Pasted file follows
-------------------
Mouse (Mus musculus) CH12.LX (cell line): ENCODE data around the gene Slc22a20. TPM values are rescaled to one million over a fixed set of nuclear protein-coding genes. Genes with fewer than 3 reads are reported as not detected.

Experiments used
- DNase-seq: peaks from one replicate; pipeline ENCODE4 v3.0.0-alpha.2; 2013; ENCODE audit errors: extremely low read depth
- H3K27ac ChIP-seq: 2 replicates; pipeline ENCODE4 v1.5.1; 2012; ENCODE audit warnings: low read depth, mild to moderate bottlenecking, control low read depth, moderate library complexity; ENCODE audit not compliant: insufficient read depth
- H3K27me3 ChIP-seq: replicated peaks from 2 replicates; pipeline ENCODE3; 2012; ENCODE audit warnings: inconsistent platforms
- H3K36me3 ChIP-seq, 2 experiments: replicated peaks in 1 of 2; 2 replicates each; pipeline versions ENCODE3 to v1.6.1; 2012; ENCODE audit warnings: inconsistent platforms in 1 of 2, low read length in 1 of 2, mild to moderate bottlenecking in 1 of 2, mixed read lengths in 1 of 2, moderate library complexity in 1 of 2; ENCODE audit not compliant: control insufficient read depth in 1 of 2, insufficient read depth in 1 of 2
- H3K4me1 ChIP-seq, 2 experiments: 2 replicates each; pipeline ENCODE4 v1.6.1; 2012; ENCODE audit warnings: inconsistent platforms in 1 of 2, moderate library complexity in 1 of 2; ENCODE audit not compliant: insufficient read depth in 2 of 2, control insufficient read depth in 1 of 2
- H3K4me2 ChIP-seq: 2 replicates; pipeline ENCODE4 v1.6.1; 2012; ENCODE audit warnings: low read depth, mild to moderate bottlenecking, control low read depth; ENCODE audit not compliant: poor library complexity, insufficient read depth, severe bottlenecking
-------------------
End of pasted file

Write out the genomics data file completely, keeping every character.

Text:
Mouse (Mus musculus) CH12.LX (cell line): ENCODE data around the gene Slc22a20. TPM values are rescaled to one million over a fixed set of nuclear protein-coding genes. Genes with fewer than 3 reads are reported as not detected.

Experiments used
- DNase-seq: peaks from one replicate; pipeline ENCODE4 v3.0.0-alpha.2; 2013; ENCODE audit errors: extremely low read depth
- H3K27ac ChIP-seq: 2 replicates; pipeline ENCODE4 v1.5.1; 2012; ENCODE audit warnings: low read depth, mild to moderate bottlenecking, control low read depth, moderate library complexity; ENCODE audit not compliant: insufficient read depth
- H3K27me3 ChIP-seq: replicated peaks from 2 replicates; pipeline ENCODE3; 2012; ENCODE audit warnings: inconsistent platforms
- H3K36me3 ChIP-seq, 2 experiments: replicated peaks in 1 of 2; 2 replicates each; pipeline versions ENCODE3 to v1.6.1; 2012; ENCODE audit warnings: inconsistent platforms in 1 of 2, low read length in 1 of 2, mild to moderate bottlenecking in 1 of 2, mixed read lengths in 1 of 2, moderate library complexity in 1 of 2; ENCODE audit not compliant: control insufficient read depth in 1 of 2, insufficient read depth in 1 of 2
- H3K4me1 ChIP-seq, 2 experiments: 2 replicates each; pipeline ENCODE4 v1.6.1; 2012; ENCODE audit warnings: inconsistent platforms in 1 of 2, moderate library complexity in 1 of 2; ENCODE audit not compliant: insufficient read depth in 2 of 2, control insufficient read depth in 1 of 2
- H3K4me2 ChIP-seq: 2 replicates; pipeline ENCODE4 v1.6.1; 2012; ENCODE audit warnings: low read depth, mild to moderate bottlenecking, control low read depth; ENCODE audit not compliant: poor library complexity, insufficient read depth, severe bottlenecking